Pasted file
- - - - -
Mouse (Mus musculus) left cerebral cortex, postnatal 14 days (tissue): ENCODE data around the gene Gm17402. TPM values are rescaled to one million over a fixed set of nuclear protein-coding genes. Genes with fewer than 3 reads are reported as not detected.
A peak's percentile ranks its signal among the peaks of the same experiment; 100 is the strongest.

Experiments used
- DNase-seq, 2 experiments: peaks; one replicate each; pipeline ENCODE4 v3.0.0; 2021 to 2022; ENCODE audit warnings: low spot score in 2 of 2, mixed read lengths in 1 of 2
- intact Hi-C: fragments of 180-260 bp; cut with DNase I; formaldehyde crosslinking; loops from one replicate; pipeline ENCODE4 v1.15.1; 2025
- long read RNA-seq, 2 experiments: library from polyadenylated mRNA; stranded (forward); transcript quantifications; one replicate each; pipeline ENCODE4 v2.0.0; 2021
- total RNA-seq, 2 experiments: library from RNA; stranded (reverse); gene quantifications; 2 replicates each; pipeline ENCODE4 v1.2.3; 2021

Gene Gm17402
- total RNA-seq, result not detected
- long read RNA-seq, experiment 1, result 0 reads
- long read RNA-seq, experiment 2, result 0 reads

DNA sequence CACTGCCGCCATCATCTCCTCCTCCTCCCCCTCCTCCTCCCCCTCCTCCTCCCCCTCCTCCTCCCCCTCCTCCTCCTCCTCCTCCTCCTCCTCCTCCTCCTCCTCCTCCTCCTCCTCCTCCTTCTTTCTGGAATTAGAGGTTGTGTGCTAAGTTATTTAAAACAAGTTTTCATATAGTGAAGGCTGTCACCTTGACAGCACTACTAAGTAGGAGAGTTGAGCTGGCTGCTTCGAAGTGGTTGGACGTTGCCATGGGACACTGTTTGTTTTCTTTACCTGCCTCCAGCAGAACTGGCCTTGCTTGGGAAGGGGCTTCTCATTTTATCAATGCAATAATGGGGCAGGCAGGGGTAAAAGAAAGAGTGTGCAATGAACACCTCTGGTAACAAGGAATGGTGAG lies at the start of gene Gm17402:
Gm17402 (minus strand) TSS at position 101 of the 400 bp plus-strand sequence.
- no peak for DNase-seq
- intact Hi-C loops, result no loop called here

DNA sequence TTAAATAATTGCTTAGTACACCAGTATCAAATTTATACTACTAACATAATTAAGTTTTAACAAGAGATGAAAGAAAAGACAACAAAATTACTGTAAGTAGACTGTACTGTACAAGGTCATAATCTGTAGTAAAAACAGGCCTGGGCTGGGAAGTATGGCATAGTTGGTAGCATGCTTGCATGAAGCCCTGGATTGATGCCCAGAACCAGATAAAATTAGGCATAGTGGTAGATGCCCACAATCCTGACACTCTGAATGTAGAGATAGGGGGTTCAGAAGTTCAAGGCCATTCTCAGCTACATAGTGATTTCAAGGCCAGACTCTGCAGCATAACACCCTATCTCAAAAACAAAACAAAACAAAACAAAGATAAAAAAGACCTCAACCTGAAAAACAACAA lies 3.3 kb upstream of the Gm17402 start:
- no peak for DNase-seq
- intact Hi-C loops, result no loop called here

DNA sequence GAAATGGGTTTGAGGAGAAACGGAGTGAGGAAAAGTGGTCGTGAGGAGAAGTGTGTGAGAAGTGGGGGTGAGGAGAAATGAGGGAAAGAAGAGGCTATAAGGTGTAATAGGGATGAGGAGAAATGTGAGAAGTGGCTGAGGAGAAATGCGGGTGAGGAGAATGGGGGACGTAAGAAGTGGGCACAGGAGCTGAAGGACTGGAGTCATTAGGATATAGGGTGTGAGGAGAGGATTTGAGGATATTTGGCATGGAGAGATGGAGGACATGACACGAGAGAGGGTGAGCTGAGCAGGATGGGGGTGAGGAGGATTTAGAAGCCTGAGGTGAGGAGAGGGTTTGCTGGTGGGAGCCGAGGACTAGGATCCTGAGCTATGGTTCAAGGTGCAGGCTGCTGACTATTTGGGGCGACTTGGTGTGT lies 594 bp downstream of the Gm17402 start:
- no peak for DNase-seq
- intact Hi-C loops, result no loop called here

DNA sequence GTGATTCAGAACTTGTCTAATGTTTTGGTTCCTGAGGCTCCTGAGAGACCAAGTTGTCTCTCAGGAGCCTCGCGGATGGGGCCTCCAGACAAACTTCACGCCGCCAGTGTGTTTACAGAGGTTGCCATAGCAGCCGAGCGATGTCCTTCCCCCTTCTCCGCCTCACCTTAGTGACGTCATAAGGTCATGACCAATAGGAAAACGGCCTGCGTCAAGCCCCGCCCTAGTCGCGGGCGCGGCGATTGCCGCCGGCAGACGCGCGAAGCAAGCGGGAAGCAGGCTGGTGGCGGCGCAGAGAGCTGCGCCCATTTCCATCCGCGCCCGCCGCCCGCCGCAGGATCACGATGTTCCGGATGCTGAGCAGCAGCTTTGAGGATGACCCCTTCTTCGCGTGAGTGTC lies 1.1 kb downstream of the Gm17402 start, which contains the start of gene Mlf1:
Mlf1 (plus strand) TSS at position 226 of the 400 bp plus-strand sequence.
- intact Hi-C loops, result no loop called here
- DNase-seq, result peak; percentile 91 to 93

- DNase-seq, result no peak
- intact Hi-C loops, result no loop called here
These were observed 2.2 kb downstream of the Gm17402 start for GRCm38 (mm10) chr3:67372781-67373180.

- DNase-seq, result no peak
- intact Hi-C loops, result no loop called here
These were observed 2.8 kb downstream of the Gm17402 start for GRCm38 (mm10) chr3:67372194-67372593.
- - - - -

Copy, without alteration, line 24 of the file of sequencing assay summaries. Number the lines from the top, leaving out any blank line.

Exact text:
- intact Hi-C loops, result no loop called here